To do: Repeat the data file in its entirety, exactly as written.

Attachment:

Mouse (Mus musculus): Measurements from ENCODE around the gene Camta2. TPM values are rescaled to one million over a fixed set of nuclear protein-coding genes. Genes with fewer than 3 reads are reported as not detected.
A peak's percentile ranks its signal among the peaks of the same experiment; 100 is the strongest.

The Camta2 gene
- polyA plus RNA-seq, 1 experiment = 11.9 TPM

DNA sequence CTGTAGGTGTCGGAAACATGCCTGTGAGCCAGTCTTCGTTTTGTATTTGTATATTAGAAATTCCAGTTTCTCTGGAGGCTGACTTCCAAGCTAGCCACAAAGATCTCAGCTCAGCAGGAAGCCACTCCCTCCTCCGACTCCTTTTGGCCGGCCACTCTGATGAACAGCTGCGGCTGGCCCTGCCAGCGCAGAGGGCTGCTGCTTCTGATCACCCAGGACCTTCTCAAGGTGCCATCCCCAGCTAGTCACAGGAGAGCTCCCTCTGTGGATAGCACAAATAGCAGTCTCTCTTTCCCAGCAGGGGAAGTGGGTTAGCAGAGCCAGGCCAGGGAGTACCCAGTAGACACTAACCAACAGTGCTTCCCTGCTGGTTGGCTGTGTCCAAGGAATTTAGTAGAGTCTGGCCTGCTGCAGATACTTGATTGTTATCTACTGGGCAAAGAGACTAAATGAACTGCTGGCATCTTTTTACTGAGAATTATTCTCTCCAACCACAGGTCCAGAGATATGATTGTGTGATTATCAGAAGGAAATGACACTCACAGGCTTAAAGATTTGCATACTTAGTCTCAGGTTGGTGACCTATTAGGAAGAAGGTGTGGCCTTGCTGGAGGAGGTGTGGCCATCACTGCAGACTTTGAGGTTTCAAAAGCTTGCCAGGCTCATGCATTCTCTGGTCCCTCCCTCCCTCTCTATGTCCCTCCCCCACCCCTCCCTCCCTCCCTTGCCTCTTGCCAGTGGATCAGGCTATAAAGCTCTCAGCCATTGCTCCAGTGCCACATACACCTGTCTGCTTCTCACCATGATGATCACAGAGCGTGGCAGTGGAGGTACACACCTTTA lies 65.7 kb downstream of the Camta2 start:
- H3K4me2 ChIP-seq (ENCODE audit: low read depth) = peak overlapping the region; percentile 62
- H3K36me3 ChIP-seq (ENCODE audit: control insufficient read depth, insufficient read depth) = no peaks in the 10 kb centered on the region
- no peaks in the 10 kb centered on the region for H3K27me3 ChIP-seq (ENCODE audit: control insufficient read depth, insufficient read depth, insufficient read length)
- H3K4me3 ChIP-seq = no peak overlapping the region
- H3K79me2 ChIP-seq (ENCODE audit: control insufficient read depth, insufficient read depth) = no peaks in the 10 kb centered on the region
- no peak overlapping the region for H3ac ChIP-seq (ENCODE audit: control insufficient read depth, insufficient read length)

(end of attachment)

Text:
Mouse (Mus musculus): Measurements from ENCODE around the gene Camta2. TPM values are rescaled to one million over a fixed set of nuclear protein-coding genes. Genes with fewer than 3 reads are reported as not detected.
A peak's percentile ranks its signal among the peaks of the same experiment; 100 is the strongest.

The Camta2 gene
- polyA plus RNA-seq, 1 experiment = 11.9 TPM

DNA sequence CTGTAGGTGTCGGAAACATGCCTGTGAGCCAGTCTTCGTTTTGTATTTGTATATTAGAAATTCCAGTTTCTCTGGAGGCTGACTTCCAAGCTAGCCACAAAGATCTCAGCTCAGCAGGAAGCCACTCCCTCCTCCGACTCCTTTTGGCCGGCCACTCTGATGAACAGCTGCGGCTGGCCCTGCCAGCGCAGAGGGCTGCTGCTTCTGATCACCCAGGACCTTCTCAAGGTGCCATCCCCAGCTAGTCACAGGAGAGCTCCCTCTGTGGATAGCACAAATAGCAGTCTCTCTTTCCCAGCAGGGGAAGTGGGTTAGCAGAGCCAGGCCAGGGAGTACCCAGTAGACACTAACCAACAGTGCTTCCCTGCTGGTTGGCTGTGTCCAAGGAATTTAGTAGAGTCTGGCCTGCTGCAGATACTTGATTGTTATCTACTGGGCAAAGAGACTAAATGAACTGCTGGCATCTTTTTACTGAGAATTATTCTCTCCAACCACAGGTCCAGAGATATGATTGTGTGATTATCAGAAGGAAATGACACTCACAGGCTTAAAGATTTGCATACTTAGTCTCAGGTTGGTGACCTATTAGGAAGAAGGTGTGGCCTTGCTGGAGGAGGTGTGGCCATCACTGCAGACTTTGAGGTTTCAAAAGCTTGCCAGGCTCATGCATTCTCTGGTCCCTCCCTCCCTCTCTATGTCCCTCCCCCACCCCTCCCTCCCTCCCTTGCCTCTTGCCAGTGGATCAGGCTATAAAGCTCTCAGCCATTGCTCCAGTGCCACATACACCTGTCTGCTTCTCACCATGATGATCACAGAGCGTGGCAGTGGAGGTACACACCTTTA lies 65.7 kb downstream of the Camta2 start:
- H3K4me2 ChIP-seq (ENCODE audit: low read depth) = peak overlapping the region; percentile 62
- H3K36me3 ChIP-seq (ENCODE audit: control insufficient read depth, insufficient read depth) = no peaks in the 10 kb centered on the region
- no peaks in the 10 kb centered on the region for H3K27me3 ChIP-seq (ENCODE audit: control insufficient read depth, insufficient read depth, insufficient read length)
- H3K4me3 ChIP-seq = no peak overlapping the region
- H3K79me2 ChIP-seq (ENCODE audit: control insufficient read depth, insufficient read depth) = no peaks in the 10 kb centered on the region
- no peak overlapping the region for H3ac ChIP-seq (ENCODE audit: control insufficient read depth, insufficient read length)